The Rest of Us Just Live Here – Book Review

Patrick Ness' book, The Rest of Us Just Live Here, is a delightfully sensitive, moderately paced account of teenage life on the brink of adulthood, with dashes of dark humor and intelligent insights

By: Ned Miller

The synopsis on the back of Patrick Ness’ book, The Rest of Us Just Live Here is both true and misleading. It briefly tells the premise of the plot: a parody of supernatural high school narratives, which recounts a Buffy the Vampire Slayer-like story, from the point of view of the regular students. Had Ness contented himself in limiting his story to the realm of parody, I’m still pretty sure it would have been a worthwhile and fun book to read. However, when everything is said and done, The Rest of Us is so much more than that.

Instead of opting for a sort of tongue-in-cheek high school story, Ness has taken his story about ten paces further. The result might be frustrating to anyone who picks up this book hoping for a relatively regular YA fantasy story set in a high school but “with a twist.” Rather, true to its premise, Ness’ story deviates from the “main plot” and runs parallel to it, as–whilst the showdown between good and evil takes place—the story focuses on a group of regular teenagers, just trying to survive the latest catastrophe, graduate, and get the hell out of their hometown.

While the resultant story is somewhat short of action, the supernatural and heroic banter, it has different, no less gratifying payoffs. First, it beautifully acknowledges the complexity of teenage life, neither shying away from the mess that is teenage-life, nor falling into angst-filled clichés. The main protagonists are all flawed in one way or the other, but not in such a way that makes the story trip on itself in an attempt to be more PC than PC, as many children and YA books, today, try to be.

One of the most important examples of this, for me, is Mikey, the story’s protagonist, who suffers from OCD. But this is not your ordinary misinformed representation of the mental disorder. While the effects and exact symptoms of OCD differ from one person to the next, Ness gives a rather reliable and relatable account of what it feels like to suffer from it. That is a brave choice as I doubt people, and especially teenagers who have never experienced it, will be able to fully understand it. OCD an anxiety disorder, and is not as “sexy” as, some may say, depression or phobias (though they often go hand in hand). However, if my own experience is any judge, then for teenagers suffering from OCD, this uncompromising (and unjudgmental) representation of this problem may be immensely liberating.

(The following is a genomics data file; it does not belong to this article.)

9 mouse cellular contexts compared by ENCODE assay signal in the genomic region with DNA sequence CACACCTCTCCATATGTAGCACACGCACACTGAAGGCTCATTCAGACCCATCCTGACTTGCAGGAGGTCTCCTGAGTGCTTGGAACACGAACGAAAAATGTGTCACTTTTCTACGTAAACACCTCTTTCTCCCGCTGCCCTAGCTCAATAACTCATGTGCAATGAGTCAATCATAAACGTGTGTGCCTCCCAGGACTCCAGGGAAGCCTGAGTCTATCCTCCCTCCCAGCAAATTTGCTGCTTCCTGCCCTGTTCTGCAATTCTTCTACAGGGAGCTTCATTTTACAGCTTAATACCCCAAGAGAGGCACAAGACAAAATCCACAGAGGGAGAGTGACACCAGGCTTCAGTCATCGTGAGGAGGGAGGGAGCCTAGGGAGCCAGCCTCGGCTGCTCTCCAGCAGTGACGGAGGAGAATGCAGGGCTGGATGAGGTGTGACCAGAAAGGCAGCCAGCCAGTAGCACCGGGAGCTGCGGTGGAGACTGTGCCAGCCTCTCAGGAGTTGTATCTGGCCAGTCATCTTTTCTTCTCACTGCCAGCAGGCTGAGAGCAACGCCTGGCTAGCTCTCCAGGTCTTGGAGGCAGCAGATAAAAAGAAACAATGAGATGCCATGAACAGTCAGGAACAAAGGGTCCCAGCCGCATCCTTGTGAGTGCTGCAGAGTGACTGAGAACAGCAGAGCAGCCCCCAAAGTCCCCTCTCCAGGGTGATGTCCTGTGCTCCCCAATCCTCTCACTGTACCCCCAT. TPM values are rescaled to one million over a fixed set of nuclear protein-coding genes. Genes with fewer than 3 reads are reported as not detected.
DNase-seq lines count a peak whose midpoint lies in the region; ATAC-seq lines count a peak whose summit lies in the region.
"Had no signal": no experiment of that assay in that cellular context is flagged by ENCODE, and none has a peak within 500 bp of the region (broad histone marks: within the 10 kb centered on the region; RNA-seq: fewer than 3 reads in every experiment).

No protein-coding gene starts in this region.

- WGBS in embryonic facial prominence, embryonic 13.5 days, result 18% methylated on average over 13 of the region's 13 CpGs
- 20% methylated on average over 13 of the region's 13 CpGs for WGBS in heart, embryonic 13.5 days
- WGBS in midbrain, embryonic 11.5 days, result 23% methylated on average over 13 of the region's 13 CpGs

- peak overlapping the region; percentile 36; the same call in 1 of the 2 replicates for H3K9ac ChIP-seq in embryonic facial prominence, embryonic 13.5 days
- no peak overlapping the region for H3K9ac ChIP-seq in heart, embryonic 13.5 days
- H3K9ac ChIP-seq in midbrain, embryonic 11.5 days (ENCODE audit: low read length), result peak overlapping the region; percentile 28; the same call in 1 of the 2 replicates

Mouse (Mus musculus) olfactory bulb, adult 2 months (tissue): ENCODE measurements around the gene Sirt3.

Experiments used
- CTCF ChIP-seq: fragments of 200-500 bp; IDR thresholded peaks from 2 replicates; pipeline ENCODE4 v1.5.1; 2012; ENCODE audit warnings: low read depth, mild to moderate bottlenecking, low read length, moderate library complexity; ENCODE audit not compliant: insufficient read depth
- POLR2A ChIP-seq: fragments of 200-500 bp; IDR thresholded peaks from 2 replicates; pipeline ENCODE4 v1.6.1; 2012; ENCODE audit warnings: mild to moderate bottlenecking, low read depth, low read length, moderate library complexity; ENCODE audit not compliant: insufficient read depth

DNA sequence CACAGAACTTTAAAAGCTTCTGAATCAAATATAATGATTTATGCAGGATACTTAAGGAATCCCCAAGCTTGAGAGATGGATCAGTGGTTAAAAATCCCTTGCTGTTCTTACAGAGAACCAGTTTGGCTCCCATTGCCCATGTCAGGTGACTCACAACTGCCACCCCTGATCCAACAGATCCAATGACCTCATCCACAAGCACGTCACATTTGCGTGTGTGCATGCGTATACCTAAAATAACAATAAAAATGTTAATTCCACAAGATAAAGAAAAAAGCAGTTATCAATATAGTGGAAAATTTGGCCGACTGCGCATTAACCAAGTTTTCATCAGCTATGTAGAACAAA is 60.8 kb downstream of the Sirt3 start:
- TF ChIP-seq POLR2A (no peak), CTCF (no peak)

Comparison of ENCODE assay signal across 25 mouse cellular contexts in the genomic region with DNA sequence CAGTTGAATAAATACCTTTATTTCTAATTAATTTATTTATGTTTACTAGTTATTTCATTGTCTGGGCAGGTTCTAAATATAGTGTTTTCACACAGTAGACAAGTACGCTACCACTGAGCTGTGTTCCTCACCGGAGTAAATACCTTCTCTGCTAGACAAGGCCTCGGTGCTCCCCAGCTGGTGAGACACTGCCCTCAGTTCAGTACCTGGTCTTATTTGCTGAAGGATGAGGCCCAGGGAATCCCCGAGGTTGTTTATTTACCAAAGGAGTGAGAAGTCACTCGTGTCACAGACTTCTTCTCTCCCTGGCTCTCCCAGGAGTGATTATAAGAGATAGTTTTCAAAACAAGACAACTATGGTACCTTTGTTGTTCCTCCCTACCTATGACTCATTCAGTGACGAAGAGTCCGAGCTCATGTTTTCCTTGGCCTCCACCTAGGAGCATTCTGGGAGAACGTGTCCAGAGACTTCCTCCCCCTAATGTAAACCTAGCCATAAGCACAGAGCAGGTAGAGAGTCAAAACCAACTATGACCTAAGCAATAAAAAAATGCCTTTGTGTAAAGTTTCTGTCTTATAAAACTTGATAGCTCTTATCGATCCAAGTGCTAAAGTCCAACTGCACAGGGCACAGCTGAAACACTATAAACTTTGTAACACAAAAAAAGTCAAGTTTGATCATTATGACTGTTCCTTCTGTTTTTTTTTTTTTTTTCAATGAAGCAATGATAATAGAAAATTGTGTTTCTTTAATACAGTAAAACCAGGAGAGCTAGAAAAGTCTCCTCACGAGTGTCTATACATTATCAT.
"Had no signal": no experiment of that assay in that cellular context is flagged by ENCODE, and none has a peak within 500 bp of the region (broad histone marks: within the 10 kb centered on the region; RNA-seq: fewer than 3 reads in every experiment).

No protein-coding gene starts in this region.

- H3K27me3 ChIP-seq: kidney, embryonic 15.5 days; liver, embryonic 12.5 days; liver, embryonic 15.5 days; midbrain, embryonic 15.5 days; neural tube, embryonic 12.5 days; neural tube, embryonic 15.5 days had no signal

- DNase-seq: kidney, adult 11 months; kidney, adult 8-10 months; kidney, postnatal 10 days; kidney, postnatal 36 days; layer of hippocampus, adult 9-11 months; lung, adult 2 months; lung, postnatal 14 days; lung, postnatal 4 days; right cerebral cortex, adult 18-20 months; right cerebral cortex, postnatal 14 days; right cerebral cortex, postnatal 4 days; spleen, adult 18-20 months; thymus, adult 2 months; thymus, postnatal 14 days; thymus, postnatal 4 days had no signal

Another example is Mikey’s older sister, Mel, who had technically died because of Anorexia, but was luckily revived and managed to climb her way back into relative health of mind and body. Once again, this is not the over-dramatic, but ultimately hollow representation of the disorder, but a sober look at a potentially fatal situation and at a young woman who just wants to—not only not die, but—live. Some people may not agree, but I personally feel that I would have loved to have such representations of mental disorders when I was growing up, so I could know and understand that I was not alone, weird or broken.

Finally, Mikey’s best friend, Jared, is gay. But again, while Ness (openly gay himself) does not avoid the challenges of being gay in high-school, he manages to represent homosexuality almost like a non-issue, which is awesome. Jared is gay, but it does not dictate his behavior, his personality or his social interaction with his friends. And why should it? Instead of being self-conscious and conflicted, as so many LGBTQ youth are represented in YA, he is a confident and personable guy, who just happens to be attracted to men. His friends also take this in stride and that’s it. They neither ignore it, as if it’s not there, nor do they make a big deal of it. Kudos, and I hope we will see many more such LGBTQ characters in YA and in literature in general.

To conclude, The Rest of Us Just Live here, by Patrick Ness, is a delightfully sensitive story, which is a joy to dive into for a spell. While it might be slow for the tastes of those who like mostly fast-paced stories, those who are accustomed to more moderate narratives will greatly enjoy the author’s account of teenage life on the brink of adulthood, with its dashes of fantasy, dark humor and intelligent insights.

Visit Patrick Ness at his Website


The Rest of Us Just Live Here
By: Patrick Ness
Published by: Walker Books (2015)
317 Pages

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